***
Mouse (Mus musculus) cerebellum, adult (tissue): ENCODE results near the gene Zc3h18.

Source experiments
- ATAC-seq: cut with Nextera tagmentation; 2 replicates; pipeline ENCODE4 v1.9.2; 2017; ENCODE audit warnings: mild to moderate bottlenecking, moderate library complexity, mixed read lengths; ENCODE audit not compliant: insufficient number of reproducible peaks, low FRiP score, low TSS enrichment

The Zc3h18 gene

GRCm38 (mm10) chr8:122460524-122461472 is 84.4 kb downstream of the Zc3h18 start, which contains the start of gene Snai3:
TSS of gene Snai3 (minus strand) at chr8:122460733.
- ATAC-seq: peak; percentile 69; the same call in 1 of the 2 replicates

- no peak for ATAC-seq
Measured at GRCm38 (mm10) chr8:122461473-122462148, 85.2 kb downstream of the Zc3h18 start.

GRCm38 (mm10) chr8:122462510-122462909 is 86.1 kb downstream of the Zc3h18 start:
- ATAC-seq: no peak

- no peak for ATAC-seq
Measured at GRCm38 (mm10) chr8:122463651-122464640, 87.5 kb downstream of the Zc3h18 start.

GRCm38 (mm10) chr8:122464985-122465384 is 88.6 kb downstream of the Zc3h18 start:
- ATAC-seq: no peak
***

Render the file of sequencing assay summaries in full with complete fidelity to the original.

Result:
Mouse (Mus musculus) cerebellum, adult (tissue): ENCODE results near the gene Zc3h18.

Source experiments
- ATAC-seq: cut with Nextera tagmentation; 2 replicates; pipeline ENCODE4 v1.9.2; 2017; ENCODE audit warnings: mild to moderate bottlenecking, moderate library complexity, mixed read lengths; ENCODE audit not compliant: insufficient number of reproducible peaks, low FRiP score, low TSS enrichment

The Zc3h18 gene

GRCm38 (mm10) chr8:122460524-122461472 is 84.4 kb downstream of the Zc3h18 start, which contains the start of gene Snai3:
TSS of gene Snai3 (minus strand) at chr8:122460733.
- ATAC-seq: peak; percentile 69; the same call in 1 of the 2 replicates

- no peak for ATAC-seq
Measured at GRCm38 (mm10) chr8:122461473-122462148, 85.2 kb downstream of the Zc3h18 start.

GRCm38 (mm10) chr8:122462510-122462909 is 86.1 kb downstream of the Zc3h18 start:
- ATAC-seq: no peak

- no peak for ATAC-seq
Measured at GRCm38 (mm10) chr8:122463651-122464640, 87.5 kb downstream of the Zc3h18 start.

GRCm38 (mm10) chr8:122464985-122465384 is 88.6 kb downstream of the Zc3h18 start:
- ATAC-seq: no peak